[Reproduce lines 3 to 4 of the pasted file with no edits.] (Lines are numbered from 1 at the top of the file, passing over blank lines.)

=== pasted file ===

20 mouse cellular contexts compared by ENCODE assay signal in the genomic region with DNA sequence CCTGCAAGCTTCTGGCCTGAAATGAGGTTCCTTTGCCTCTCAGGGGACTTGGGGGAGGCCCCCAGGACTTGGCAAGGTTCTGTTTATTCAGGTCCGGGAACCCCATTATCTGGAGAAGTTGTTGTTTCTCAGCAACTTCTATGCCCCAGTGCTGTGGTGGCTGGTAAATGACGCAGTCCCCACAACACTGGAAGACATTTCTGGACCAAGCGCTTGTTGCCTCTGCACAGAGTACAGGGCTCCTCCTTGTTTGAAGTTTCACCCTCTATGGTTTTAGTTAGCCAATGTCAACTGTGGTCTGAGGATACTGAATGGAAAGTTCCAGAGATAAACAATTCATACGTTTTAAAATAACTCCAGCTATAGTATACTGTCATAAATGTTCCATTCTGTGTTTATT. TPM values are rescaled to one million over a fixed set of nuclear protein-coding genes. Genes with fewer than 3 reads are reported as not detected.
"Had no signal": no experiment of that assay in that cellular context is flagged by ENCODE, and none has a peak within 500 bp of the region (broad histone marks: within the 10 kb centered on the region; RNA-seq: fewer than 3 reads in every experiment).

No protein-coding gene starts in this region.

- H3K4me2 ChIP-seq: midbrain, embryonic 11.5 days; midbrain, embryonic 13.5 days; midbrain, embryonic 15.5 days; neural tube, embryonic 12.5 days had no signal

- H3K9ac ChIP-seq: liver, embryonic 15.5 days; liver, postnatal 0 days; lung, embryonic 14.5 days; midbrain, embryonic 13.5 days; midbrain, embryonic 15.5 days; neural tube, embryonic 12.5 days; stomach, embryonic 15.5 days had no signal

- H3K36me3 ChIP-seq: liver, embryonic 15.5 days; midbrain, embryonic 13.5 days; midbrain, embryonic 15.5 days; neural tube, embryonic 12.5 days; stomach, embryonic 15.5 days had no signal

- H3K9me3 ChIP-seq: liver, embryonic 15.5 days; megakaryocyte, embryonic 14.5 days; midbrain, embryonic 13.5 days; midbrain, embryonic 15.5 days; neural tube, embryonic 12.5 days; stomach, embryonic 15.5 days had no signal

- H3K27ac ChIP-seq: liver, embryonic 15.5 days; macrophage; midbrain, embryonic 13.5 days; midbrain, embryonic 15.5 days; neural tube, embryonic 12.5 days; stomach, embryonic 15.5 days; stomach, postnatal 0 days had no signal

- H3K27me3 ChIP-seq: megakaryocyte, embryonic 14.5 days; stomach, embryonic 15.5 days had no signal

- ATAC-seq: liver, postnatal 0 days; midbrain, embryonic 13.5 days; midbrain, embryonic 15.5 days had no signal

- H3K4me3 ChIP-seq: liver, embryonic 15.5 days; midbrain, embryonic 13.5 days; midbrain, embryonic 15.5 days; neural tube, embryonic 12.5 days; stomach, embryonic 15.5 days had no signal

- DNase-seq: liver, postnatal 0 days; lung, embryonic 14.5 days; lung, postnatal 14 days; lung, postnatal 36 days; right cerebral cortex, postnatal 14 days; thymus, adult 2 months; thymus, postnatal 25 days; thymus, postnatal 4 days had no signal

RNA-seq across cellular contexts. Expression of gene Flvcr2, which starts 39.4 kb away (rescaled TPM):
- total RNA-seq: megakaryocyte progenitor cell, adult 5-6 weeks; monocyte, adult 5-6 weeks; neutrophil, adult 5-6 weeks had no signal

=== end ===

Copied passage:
No protein-coding gene starts in this region.

- H3K4me2 ChIP-seq: midbrain, embryonic 11.5 days; midbrain, embryonic 13.5 days; midbrain, embryonic 15.5 days; neural tube, embryonic 12.5 days had no signal